Chicago’s historic Ferrara Candy Co. differentiates its manufacturing roots, expanding parental leave and offering scholarships to employees’ children; how do startups respond?


Chicago’s 109-year-old Ferrara Candy Co. is upping the ante for local employers and its manufacturing rivals by expanding its maternity-leave policy to grant new parents full pay for two weeks after their new child’s birth, adoption or foster care placement.

The maker of Lemonheads, Red Hots, Trolli, Brach’s and Black Forest decided to go beyond federally mandated minimums that grant women only a portion of their pay during short-term disability when they have babies.

To implement the policy, Ferrara Candy Co. supplements the short-term disability pay that women take when they have babies so that the new moms receive 100 percent of their pay for the period of time they receive disability pay, which is normally six to eight weeks.

Under the old policy, new moms received regular short-term disability pay of 60 percent of their salaries.

New parents may also continue to take unpaid Family and Medical Leave for up to 90 days (FMLA leave runs concurrent with short-term disability and parental leave).

Also under the new policy, Ferrara Candy Co. lets new parents — both mom and dad — work part-time for their first two weeks back at work, helping them reacclimate to the working world. 

The expanded policy covers employees in both corporate and hourly jobs; the latter comprise 70 percent of Ferrara’s workforce.

Michael Goldwasser, chief human resources officer for Oakbrook Terrace-based Ferrara, said the expanded policy had no connection to the nation’s full-employment competitiveness for workers; rather, a female executive who had just become a mom pointed out that the old policy was less than ideal.

Sandi Santa Ana, category management director, had researched the parental leave policies of technology and other consumer packaged goods companies, and suggested how to improve the situation.

“[Expansive parental leave policies are] something you see at service and technology companies, but not so much in manufacturing,” said Goldwasser, who joined Ferrara just 18 months ago from online travel agency and search engine Orbitz Worldwide. Indeed, Facebook CEO Mark Zuckerberg announced Monday that he is taking a two-month-long paternity leave when his second daughter is born -- the same amount of time he took off with his firstborn.

“We do it because we feel we have a responsibility to support our employees as they’re going through major transitions in life,” he said of his own and Ferrara CEO Todd Siwak’s support for the new policy.

Besides Ferrara’s headquarters, the candy company employs a total of 1,000 in the Chicago area at a distribution center in Bolingbrook; a research-and-development center in Maywood, and two manufacturing plants—one in Bellwood and the other in Forest Park. The company employs another 500 in the United States and 1,300 in Mexico.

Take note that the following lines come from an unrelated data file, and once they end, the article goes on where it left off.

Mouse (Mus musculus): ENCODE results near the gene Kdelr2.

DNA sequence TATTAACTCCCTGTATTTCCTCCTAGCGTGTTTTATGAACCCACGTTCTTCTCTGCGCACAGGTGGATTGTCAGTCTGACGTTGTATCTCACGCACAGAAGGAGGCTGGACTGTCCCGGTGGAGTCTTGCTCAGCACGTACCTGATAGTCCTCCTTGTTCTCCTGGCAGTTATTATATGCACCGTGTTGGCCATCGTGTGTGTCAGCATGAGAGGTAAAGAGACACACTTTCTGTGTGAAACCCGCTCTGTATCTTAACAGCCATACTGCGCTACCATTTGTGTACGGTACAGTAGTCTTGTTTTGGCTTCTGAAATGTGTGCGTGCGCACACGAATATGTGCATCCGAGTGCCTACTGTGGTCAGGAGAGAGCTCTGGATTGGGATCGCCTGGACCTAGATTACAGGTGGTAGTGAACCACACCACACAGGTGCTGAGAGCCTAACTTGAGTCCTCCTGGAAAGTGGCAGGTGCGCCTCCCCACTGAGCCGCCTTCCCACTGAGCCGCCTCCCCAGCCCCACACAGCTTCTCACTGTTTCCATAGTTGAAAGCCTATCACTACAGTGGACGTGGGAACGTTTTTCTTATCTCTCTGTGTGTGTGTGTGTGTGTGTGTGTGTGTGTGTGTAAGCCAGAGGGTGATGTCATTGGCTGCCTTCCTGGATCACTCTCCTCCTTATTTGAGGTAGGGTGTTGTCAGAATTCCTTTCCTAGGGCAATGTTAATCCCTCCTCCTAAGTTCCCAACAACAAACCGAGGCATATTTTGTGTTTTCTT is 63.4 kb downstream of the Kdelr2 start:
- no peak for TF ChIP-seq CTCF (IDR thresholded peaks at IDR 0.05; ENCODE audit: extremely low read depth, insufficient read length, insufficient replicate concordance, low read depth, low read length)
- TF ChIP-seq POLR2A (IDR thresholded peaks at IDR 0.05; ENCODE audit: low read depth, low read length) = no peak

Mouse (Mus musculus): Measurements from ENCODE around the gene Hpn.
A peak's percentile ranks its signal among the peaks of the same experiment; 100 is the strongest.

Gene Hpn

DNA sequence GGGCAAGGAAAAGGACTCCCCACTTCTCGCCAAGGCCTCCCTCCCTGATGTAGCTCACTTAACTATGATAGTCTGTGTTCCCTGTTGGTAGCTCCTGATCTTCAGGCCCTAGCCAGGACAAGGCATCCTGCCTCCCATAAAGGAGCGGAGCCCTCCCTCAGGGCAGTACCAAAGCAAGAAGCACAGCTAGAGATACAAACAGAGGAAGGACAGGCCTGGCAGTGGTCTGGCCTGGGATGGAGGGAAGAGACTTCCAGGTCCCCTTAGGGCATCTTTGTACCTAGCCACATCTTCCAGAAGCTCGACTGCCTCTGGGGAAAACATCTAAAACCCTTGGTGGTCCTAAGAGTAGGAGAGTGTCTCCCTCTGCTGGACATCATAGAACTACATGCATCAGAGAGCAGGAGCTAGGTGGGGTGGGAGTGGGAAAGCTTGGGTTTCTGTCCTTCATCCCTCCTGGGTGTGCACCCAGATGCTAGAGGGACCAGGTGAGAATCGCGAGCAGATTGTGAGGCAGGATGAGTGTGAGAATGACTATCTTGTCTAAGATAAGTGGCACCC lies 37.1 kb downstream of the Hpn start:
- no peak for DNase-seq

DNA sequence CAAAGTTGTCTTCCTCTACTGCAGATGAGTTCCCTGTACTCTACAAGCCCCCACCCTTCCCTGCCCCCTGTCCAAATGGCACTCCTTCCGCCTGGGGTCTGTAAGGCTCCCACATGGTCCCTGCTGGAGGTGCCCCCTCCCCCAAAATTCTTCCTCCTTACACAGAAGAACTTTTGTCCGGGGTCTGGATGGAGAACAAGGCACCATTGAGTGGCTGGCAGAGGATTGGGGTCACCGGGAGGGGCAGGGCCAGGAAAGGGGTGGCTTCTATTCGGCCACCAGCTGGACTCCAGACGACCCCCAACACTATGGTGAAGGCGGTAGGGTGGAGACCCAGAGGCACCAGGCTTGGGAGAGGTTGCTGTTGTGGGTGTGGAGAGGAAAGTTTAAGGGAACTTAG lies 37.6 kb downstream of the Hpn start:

The company also has created a scholarship program to award $50,000 spread among 10 employees’ children to help pay their way to a technical school or to a two-year or four-year college or university. The eligible employees must work at jobs lower than the vice president’s level. The first group of winners, announced in July, include students who intend to study law, dentistry, fashion, engineering and a variety of other fields.

“We would love for these kids to come back (to work at Ferrara Candy), but that would be serendipitous,” Goldwasser said.

With the country at arguably “full” employment, how should startup companies compete with larger, more established businesses that grant these generous benefits?

First, so-called “full” employment isn’t really the case. In Chicago, 83 percent of working-age whites have jobs, compared with 56 percent of working-age African-Americans, according to a Brookings Institution analysis of American Community Survey data.

Yet, despite such systemic dilemmas, a new survey of nearly 2,000 parents with children 18 and younger living at home shows the top reason parents seek flexible work options is their desire for work-life balance. That was the response of 81 percent of the parents surveyed, according to FlexJobs, an online service for professionals seeking telecommuting, flexible schedule, part-time and freelance jobs.

Other top responses in favor of flexible work options included time savings (44 percent), avoiding commuting stress (41 percent) and cost savings (39%). Working parents, who could choose more than one response, considered work-life balance (81 percent) and flexible schedules (76 percent) more important than salary (72 percent) when evaluating a job prospect.

That’s where entrepreneurs and startups can leverage their strong points—and offering the much-in-demand flexibility every working day of their workers’ lives.

Indeed, startups and entrepreneurial companies are starting to offer more than comfy couches, ping-pong tables and free food and coffee, with newer trends including offering sabbaticals, unlimited time off and help paying off employees’ tuition debt, said Jon Shanahan, CEO of Businessolver, a human-resources benefits tech company.

That means startups are exploring broadening their traditional value proposition — that employees must suffer at the start and pay their dues for the potential opportunity to strike it rich later, said Brian Kropp, human resources practice leader at Gartner research firm.

Research shows that productivity declines dramatically after 35 hours in a workweek for people who do intellectual work, such as designers, software coders, product innovators and financial-services strategists, Kropp said.

So startups are experimenting with ideas such as job-sharing and five-hour workdays.